- ferried to Angel Island
    - Boarded: U.S.A.T. Hugh L. Scott
    - Sailed: San Francisco - Monday - 27 October 1941

    - Arrived: Honolulu, Hawaii - Sunday - 2 November 1941
        - soldiers give shore leave
    - Sailed: Wednesday - 5 November 1941

        - took southerly route away from main shipping lanes

        - joined by U.S.S. Louisville and S.S. Calvin Coolidge
    - Arrived: Guam - 16 November 1941
        - ships take on coconuts, water, vegetables, bananas

    - Sailed: 17 November 1941
    - Arrived: Manila, Philippine Islands
        - Thursday - Thursday - 20 November 1941

            - soldiers disembark ship three to four hours after arrival
            - boarded buses
   - Stationed: Ft. Stostenburg
            - housed in tents along main road between fort and Clark Airfield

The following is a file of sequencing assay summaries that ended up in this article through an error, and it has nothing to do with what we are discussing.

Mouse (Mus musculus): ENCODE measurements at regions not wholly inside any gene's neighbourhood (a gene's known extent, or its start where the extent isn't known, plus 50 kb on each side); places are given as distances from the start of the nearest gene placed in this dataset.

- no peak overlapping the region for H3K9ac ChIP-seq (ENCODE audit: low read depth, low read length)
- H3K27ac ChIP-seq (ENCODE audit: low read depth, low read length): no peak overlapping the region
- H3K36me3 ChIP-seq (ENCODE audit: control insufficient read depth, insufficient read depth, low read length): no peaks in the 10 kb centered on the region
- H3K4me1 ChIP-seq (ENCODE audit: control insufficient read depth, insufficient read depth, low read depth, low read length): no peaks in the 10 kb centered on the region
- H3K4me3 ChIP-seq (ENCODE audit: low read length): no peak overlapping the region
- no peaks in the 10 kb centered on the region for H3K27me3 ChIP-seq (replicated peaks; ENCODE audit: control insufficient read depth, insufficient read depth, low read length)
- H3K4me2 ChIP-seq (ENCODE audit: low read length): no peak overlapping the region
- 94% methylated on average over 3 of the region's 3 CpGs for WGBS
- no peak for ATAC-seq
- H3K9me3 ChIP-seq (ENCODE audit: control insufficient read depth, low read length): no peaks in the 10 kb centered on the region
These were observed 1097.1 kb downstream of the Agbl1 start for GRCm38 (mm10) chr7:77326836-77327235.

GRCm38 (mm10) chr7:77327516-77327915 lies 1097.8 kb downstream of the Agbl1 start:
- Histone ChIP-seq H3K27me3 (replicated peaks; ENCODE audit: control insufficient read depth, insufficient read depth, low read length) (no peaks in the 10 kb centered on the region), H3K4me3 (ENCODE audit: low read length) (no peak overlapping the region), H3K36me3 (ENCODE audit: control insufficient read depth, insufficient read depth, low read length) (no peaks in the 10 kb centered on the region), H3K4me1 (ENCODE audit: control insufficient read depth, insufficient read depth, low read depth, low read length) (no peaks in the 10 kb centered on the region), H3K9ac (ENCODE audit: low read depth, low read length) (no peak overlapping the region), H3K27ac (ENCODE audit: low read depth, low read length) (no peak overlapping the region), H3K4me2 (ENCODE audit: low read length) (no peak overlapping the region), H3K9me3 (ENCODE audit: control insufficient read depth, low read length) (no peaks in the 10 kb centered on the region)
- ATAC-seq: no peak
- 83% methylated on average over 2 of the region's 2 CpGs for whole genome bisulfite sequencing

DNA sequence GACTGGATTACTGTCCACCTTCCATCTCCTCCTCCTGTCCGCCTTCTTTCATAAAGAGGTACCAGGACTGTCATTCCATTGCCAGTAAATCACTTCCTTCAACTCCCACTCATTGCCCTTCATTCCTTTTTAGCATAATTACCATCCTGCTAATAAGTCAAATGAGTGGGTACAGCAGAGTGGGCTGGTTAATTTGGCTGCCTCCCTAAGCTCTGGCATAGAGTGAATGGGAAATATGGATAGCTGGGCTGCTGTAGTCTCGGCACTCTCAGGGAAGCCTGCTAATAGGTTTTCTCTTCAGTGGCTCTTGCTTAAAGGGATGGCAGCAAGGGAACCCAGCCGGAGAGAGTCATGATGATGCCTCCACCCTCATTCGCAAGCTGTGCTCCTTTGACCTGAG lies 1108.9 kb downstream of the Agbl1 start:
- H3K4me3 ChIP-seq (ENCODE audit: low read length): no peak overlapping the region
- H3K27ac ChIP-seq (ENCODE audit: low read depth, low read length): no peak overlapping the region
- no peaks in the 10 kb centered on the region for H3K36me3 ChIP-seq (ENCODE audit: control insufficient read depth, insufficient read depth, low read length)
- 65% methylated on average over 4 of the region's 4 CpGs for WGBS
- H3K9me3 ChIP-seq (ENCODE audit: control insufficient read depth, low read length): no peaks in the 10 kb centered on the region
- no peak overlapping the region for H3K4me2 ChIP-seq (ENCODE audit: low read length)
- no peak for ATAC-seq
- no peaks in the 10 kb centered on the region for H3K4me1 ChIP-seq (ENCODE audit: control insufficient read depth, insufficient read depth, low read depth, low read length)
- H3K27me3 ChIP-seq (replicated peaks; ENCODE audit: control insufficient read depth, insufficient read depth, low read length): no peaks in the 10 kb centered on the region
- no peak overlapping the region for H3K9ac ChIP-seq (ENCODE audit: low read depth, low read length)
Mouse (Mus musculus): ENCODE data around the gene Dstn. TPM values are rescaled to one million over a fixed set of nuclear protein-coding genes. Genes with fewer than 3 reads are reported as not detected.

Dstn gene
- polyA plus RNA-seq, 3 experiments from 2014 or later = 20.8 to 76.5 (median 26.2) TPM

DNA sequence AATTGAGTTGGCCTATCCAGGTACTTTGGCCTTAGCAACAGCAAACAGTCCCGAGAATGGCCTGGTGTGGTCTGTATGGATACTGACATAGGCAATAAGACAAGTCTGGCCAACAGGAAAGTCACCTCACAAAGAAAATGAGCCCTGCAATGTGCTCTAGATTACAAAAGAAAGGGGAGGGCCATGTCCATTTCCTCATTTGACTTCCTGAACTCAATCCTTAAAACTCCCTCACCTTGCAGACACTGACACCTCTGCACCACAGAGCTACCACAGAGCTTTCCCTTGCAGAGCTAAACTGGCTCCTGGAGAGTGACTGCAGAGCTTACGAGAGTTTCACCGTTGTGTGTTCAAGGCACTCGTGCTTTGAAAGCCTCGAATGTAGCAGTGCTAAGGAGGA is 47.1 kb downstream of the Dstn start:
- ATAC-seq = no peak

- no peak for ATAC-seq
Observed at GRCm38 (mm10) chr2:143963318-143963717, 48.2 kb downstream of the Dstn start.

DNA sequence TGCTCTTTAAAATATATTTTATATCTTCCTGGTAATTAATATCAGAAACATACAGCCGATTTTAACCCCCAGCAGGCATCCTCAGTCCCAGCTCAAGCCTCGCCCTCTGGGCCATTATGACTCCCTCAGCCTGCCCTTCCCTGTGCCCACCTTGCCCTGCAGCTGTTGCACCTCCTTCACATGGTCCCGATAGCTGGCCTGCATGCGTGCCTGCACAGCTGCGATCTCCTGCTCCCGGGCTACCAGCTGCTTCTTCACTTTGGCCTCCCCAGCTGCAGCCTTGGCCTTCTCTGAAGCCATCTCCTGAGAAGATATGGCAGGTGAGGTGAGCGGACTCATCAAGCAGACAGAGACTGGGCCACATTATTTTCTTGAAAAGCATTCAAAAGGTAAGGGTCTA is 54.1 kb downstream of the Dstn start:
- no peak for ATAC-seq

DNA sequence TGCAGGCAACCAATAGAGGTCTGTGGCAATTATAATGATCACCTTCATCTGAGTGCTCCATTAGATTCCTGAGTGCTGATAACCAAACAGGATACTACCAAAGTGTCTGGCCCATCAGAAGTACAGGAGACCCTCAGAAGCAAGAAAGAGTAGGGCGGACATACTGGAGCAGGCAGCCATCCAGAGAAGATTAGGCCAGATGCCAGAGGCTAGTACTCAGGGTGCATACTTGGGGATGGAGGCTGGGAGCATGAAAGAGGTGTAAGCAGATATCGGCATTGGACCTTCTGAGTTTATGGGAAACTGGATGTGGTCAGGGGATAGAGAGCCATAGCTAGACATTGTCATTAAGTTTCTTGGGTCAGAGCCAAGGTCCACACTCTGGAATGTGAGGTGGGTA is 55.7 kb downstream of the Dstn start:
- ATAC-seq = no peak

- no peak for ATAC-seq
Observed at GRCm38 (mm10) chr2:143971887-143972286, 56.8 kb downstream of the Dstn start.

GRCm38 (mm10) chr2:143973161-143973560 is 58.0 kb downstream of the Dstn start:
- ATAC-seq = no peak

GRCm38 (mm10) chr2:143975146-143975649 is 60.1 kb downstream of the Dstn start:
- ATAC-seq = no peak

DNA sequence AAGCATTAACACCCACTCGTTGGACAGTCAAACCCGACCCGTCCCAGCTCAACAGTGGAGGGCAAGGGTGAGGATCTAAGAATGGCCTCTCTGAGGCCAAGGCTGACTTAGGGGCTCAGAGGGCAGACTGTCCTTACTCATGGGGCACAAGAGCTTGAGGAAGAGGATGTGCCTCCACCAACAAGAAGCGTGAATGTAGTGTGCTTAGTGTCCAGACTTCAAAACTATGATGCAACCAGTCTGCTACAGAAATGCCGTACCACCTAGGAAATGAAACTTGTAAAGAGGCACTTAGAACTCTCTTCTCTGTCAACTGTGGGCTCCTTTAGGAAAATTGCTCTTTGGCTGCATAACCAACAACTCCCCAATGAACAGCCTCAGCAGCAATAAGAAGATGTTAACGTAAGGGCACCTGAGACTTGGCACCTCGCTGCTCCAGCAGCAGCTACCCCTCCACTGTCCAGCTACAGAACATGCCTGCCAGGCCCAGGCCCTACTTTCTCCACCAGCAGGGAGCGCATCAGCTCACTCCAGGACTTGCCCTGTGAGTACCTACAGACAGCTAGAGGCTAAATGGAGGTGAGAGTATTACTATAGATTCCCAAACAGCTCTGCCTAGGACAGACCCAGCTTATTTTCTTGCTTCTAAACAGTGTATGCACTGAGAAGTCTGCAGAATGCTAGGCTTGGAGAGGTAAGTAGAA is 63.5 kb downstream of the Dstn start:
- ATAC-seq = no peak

- General Edward King greeted them and apologize about their living quarters
            - made sure that the soldiers had Thanksgiving dinner before they he had his own

Engagements: 

    - Battle of Luzon

        - 8 December 1941 - 6 January 1942 

    - Battle of Bataan

        - 7 January 1942 - 9 April 1942 

Prisoner of War: 

    - 9 April 1942

        - Death March

            - Mariveles - POWs started march at southern tip of Bataan
            - POWs ran past Japanese artillery firing at Corregidor
                - Americans on Corregidor returned fire
            - San Fernando - POWs put into small wooden boxcars
                - each boxcar could hold eight horses or forty men
                - 100 POWs packed into each car
                - POWs who died remained standing
            - Capas - dead fell to floor as living left boxcars
            - POWs walked last ten miles to Camp O'Donnell

POW Camps: 

    Philippine Islands: 

        - Camp O'Donnell

            - unfinished Filipino training base
            - Japanese put camp into use as POW Camp
            - only one water spigot for entire camp
            - as many as 50 POWs died each day